Asthma attacks can be frightening, both for those having them, as well as for their loved ones who watch them go through the experience. As a caregiver or friend, you may feel helpless when your friend starts to wheeze, hack and struggle to breathe.
But there are some positive action steps you can take that could make a difference in the outcome, or at least help your loved one cope with the experience better.
Here are some of the things you can do:
1. First, get your friend to sit down in a quiet place and provide as calming a surrounding atmosphere as possible. Loosen their clothing, if it is restricting.
2. Talk quietly to your loved one in a soothing voice. Offer words of encouragement and ask if there is anything specific you can do to help.
3. A rescue inhaler will often relieve symptoms within a few minutes. Asthmatics should always have their rescue inhalers with them, but if you don't see your friend using it, then remind them or offer to go get it, if it has been left behind.
4. Help your friend/loved one practice some slow, deep breathing or meditation, if they are willing. This will help them to relax. Stress and excitement don't really cause asthma attacks, but they can worsen them. So, helping your friend take steps to calm down is a great idea.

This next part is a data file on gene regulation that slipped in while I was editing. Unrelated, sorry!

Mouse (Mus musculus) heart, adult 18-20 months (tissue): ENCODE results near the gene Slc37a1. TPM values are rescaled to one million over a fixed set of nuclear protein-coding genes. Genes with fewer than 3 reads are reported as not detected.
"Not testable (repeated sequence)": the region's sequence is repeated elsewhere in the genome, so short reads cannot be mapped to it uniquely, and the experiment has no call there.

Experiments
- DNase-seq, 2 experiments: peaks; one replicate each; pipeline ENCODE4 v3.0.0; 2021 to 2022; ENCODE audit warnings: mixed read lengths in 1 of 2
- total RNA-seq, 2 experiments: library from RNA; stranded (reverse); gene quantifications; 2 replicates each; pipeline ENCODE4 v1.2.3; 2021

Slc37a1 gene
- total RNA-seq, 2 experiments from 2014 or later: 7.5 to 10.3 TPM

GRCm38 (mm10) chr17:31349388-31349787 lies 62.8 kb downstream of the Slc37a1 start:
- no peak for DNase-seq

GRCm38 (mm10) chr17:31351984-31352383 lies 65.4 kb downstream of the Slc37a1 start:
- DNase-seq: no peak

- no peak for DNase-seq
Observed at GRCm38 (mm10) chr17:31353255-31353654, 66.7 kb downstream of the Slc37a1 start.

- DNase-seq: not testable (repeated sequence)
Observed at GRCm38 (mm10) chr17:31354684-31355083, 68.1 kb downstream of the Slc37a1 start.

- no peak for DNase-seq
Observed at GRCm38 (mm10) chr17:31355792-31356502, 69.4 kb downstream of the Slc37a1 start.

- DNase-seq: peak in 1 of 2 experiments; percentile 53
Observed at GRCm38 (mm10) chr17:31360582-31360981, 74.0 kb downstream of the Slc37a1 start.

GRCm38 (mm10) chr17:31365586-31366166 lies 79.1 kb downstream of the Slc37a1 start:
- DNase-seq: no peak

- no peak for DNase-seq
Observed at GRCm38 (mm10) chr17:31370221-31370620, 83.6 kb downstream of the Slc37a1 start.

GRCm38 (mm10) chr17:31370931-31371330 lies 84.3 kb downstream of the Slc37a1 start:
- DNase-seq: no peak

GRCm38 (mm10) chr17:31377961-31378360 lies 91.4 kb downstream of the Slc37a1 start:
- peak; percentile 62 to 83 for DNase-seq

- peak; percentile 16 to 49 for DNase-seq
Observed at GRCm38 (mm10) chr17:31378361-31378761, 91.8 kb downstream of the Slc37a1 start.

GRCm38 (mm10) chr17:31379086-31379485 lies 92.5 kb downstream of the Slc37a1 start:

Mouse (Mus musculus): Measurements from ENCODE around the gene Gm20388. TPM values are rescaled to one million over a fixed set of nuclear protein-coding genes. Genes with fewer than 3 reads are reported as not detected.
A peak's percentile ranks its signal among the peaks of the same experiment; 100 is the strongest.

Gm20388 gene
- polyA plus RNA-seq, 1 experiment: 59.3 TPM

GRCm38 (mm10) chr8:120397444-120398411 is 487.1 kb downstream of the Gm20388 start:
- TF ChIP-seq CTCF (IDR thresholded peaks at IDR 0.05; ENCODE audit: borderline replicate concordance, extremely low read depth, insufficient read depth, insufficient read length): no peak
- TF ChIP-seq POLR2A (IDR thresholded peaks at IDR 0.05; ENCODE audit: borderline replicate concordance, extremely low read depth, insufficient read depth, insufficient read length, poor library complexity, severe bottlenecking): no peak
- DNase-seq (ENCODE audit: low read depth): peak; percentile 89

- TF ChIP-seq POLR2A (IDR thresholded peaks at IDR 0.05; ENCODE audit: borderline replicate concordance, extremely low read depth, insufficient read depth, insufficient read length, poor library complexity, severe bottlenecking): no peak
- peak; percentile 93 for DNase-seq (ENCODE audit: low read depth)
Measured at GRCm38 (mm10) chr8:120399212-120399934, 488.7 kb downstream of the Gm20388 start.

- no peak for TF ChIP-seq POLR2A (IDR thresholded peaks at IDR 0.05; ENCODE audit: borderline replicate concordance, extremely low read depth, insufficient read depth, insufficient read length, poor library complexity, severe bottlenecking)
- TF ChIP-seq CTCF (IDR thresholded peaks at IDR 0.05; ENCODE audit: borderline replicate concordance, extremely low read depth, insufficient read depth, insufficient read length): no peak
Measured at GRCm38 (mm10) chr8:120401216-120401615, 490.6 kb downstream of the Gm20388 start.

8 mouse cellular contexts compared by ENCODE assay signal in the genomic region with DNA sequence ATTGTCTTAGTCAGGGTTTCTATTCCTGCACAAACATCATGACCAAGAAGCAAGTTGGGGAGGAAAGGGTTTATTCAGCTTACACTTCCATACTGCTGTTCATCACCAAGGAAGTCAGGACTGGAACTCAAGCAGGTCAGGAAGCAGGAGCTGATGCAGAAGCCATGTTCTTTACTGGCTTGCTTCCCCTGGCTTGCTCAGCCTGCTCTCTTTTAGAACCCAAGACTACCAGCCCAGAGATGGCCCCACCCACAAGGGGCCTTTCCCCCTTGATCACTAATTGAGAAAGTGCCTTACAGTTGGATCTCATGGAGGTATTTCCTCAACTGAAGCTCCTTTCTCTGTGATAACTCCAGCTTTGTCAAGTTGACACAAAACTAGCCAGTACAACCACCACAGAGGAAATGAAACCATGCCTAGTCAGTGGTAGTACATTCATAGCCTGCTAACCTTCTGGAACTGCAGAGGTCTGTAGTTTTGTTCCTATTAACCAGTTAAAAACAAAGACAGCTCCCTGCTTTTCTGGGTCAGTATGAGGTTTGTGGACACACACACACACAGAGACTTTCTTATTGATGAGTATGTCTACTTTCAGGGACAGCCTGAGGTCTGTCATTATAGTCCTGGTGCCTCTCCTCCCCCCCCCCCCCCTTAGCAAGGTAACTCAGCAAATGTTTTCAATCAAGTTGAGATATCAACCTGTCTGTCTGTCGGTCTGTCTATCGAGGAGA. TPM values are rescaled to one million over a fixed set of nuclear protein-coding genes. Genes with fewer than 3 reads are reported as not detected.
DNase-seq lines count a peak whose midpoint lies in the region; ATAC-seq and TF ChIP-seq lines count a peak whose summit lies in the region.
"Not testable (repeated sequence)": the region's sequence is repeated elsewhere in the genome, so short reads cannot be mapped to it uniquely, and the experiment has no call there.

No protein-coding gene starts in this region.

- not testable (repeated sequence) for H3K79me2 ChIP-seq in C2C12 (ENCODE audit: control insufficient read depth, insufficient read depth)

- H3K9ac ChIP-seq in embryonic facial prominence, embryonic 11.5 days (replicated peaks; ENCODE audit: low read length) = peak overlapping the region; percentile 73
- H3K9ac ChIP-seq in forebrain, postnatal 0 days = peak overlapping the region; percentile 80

5. If your friend doesn't have an inhaler to use or symptoms continue to be severe or worsen, offer to drive him/her to the doctor or emergency room for help. A severe asthma attack needs to be treated!
6. Once things are under control, it can be helpful to figure out what triggered the asthma attack. It's usually some type of allergen, which can include certain foods, insects, pet dander or urine, pollen, or mold. Also wood smoke, tobacco smoke, strong odors, perfumes and sawdust or other irritating substances that can bring on an asthma attack. If you can remove your friend from contact with the trigger, that will help.
Taking positive steps like those outlined above will definitely be helpful to your friend or loved one. But it will also make you feel better and less helpless in the face of your friend's discomfort.